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Cross Coupling Connection Methods for Created Flow Annulus for Screen Joints

IP.com Disclosure Number: IPCOM000243087D
Publication Date: 2015-Sep-14
Document File: 3 page(s) / 339K

Publishing Venue

The IP.com Prior Art Database

Abstract

Oil field screens most often are standalone screens (SAS) and only share an inner annulus through the base pipe. Some applications however dictate a shared annulus from one screen joint to the next using a device the seals across the coupled connection. The initial annulus is created by the screen with the open area between the inner profile of the screen and the outer diameter of the base pipe. This screen annulus is consistent from one joint to the next, but there is a need for a method of connecting one flow space to the next across the coupling. The connection method must create a seal as good as that of the screen gauge or micron size to retain sand control. An issue that exists with this type of connection method is the eccentricity of the two screen joints when compared to one another. The outer diameter can vary substantially from one base pipe to the next. Assuming the connecting parts are centered to the individual pipe on which it resides there will still be a mismatch in alignment. There has to be a method in place to overcome this lack of concentricity. The method of crimping was done in the past to create this cross coupling connection. A shroud was mechanically fixed to one screen joint on one end of the tube. This was done by applying enough of a load to plastically deform the shroud to the screen joint reducing the outer diameter. On the opposing end the shroud stabs over an O-ring creating a sand tight seal. Even though the method of crimping works as a cross coupling connection for a shared annular space it has proven to be expensive, time consuming, and difficult to verify success of the seal.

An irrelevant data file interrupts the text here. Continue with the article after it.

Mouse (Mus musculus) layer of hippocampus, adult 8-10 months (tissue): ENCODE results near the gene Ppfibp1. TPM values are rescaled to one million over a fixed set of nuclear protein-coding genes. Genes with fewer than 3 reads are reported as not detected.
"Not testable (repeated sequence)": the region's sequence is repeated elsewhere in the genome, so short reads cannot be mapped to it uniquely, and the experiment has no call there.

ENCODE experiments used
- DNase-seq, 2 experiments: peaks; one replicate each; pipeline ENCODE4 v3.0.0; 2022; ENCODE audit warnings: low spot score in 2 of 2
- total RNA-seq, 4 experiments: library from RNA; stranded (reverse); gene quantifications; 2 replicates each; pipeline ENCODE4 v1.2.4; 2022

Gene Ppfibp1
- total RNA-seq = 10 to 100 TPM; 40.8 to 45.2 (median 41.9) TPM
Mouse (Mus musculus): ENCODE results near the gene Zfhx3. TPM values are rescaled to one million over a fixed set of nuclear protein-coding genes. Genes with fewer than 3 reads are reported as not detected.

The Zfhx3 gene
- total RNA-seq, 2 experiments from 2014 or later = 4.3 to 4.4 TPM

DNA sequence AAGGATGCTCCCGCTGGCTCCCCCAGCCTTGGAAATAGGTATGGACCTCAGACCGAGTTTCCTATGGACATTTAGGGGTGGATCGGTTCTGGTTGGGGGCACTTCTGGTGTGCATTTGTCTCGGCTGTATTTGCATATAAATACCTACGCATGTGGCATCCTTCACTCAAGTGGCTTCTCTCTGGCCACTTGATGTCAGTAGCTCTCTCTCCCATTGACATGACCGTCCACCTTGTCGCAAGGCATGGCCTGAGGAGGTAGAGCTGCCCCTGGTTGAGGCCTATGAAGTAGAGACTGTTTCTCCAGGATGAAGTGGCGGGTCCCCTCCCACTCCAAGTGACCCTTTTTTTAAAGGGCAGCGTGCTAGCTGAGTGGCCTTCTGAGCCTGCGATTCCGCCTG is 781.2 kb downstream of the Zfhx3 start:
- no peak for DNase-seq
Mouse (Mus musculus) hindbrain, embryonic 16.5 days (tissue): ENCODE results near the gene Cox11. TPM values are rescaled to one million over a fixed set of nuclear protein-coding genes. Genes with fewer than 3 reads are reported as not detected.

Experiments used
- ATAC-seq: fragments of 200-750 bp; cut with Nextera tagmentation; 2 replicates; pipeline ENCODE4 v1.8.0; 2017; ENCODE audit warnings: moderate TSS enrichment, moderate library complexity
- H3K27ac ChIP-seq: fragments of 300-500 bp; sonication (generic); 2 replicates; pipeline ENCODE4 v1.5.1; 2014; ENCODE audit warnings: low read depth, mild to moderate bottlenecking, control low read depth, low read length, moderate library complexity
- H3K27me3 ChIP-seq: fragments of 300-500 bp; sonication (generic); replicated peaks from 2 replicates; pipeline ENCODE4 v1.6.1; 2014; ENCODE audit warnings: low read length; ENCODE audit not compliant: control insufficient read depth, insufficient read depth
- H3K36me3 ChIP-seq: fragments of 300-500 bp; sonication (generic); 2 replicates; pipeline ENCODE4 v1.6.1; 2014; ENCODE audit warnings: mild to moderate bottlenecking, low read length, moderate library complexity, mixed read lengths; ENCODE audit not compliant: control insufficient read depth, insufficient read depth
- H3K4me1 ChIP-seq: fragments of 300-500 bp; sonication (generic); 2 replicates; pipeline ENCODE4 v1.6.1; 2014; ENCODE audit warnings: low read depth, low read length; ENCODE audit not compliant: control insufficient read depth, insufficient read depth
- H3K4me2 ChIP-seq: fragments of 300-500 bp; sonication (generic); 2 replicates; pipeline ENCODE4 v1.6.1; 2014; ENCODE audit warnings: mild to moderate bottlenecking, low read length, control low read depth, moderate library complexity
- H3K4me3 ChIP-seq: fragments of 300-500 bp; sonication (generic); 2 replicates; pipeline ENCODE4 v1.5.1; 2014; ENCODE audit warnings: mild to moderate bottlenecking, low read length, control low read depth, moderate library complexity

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Cross Coupling Connection Methods for Created Flow Annulus for Screen Joints

Abstract

Oil field screens most often are standalone screens (SAS) and only share an inner annulus through the base pipe. Some applications however dictate a shared annulus from one screen joint to the next using a device the seals across the coupled connection. The initial annulus is created by the screen with the open area between the inner profile of the screen and the outer diameter of the base pipe. This screen annulus is consistent from one joint to the next, but there is a need for a method of connecting one flow space to the next across the coupling. The connection method must create a seal as good as that of the screen gauge or micron size to retain sand control.

An issue that exists with this type of connection method is the eccentricity of the two screen joints when compared to one another. The outer diameter can vary substantially from one base pipe to the next. Assuming the connecting parts are centered to the individual pipe on which it resides there will still be a mismatch in alignment. There has to be a method in place to overcome this lack of concentricity.

The method of crimping was done in the past to create this cross coupling connection. A shroud was mechanically fixed to one screen joint on one end of the tube. This was done by applying enough of a load to plastically deform the shroud to the screen joint reducing the outer diameter. On the opposing end the shroud stabs over an O-ring creating a sand tight seal. Even though the method of crimping works as a cross coupling connection for a shared annular space it has proven to be expensive, time consuming, and difficult to verify success of the seal.

Design/ Function

Disclosed below is a methods for creating a cross coupling connection. This will create a shared fluid annulus for screen joints to communicate.

This design is built around the concept of utilizing a wedge to help account for the lack of concentricity between the two screen joints. The wedge creates a sloped surface to force alignment. As a part converges in the direction of the wedge it is forced to orient itself to the profile of the sloped shape. This application will not perfectly align the axis of the part converging on the wedge, but it will center a percentage, enough to form a surface to surface stop. In some regard there may be plastic deformation that helps form the two parts together. Either...